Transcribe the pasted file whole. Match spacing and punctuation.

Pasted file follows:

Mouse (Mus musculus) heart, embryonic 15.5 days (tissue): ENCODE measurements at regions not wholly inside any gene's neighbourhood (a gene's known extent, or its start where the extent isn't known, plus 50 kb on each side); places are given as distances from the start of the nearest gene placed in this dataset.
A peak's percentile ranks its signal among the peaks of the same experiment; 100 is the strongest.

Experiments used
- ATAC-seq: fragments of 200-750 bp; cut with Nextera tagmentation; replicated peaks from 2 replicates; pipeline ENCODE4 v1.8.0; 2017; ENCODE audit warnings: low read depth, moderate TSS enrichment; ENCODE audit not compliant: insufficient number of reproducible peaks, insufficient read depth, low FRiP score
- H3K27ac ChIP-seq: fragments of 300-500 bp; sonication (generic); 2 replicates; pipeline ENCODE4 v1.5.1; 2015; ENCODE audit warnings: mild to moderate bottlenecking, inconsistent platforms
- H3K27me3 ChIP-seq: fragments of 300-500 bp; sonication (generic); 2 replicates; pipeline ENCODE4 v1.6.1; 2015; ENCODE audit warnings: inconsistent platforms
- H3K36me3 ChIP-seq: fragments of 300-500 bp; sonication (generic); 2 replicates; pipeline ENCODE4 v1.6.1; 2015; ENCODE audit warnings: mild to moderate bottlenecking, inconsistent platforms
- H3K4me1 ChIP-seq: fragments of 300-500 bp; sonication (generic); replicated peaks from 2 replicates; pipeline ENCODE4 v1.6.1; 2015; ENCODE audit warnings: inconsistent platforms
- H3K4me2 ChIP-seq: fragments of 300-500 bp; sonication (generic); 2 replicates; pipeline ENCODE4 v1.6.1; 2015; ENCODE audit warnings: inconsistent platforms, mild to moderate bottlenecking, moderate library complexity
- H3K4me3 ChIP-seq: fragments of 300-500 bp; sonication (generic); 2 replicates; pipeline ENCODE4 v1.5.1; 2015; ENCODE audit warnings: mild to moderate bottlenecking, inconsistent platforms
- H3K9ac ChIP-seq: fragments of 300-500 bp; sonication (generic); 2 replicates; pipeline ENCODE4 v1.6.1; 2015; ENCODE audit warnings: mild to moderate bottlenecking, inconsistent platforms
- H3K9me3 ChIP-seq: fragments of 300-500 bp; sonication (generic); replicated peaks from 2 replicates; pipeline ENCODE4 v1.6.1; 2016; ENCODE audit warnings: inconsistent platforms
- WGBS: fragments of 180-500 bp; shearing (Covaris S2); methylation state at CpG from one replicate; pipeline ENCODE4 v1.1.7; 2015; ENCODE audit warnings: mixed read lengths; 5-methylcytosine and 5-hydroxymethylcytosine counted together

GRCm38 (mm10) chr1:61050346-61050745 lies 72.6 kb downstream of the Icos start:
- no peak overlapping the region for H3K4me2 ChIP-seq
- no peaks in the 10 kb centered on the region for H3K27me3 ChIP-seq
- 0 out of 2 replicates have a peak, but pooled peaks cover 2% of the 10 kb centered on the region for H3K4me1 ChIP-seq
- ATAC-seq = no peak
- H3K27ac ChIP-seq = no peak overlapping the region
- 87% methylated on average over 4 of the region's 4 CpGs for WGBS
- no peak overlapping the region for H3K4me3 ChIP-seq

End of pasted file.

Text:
Mouse (Mus musculus) heart, embryonic 15.5 days (tissue): ENCODE measurements at regions not wholly inside any gene's neighbourhood (a gene's known extent, or its start where the extent isn't known, plus 50 kb on each side); places are given as distances from the start of the nearest gene placed in this dataset.
A peak's percentile ranks its signal among the peaks of the same experiment; 100 is the strongest.

Experiments used
- ATAC-seq: fragments of 200-750 bp; cut with Nextera tagmentation; replicated peaks from 2 replicates; pipeline ENCODE4 v1.8.0; 2017; ENCODE audit warnings: low read depth, moderate TSS enrichment; ENCODE audit not compliant: insufficient number of reproducible peaks, insufficient read depth, low FRiP score
- H3K27ac ChIP-seq: fragments of 300-500 bp; sonication (generic); 2 replicates; pipeline ENCODE4 v1.5.1; 2015; ENCODE audit warnings: mild to moderate bottlenecking, inconsistent platforms
- H3K27me3 ChIP-seq: fragments of 300-500 bp; sonication (generic); 2 replicates; pipeline ENCODE4 v1.6.1; 2015; ENCODE audit warnings: inconsistent platforms
- H3K36me3 ChIP-seq: fragments of 300-500 bp; sonication (generic); 2 replicates; pipeline ENCODE4 v1.6.1; 2015; ENCODE audit warnings: mild to moderate bottlenecking, inconsistent platforms
- H3K4me1 ChIP-seq: fragments of 300-500 bp; sonication (generic); replicated peaks from 2 replicates; pipeline ENCODE4 v1.6.1; 2015; ENCODE audit warnings: inconsistent platforms
- H3K4me2 ChIP-seq: fragments of 300-500 bp; sonication (generic); 2 replicates; pipeline ENCODE4 v1.6.1; 2015; ENCODE audit warnings: inconsistent platforms, mild to moderate bottlenecking, moderate library complexity
- H3K4me3 ChIP-seq: fragments of 300-500 bp; sonication (generic); 2 replicates; pipeline ENCODE4 v1.5.1; 2015; ENCODE audit warnings: mild to moderate bottlenecking, inconsistent platforms
- H3K9ac ChIP-seq: fragments of 300-500 bp; sonication (generic); 2 replicates; pipeline ENCODE4 v1.6.1; 2015; ENCODE audit warnings: mild to moderate bottlenecking, inconsistent platforms
- H3K9me3 ChIP-seq: fragments of 300-500 bp; sonication (generic); replicated peaks from 2 replicates; pipeline ENCODE4 v1.6.1; 2016; ENCODE audit warnings: inconsistent platforms
- WGBS: fragments of 180-500 bp; shearing (Covaris S2); methylation state at CpG from one replicate; pipeline ENCODE4 v1.1.7; 2015; ENCODE audit warnings: mixed read lengths; 5-methylcytosine and 5-hydroxymethylcytosine counted together

GRCm38 (mm10) chr1:61050346-61050745 lies 72.6 kb downstream of the Icos start:
- no peak overlapping the region for H3K4me2 ChIP-seq
- no peaks in the 10 kb centered on the region for H3K27me3 ChIP-seq
- 0 out of 2 replicates have a peak, but pooled peaks cover 2% of the 10 kb centered on the region for H3K4me1 ChIP-seq
- ATAC-seq = no peak
- H3K27ac ChIP-seq = no peak overlapping the region
- 87% methylated on average over 4 of the region's 4 CpGs for WGBS
- no peak overlapping the region for H3K4me3 ChIP-seq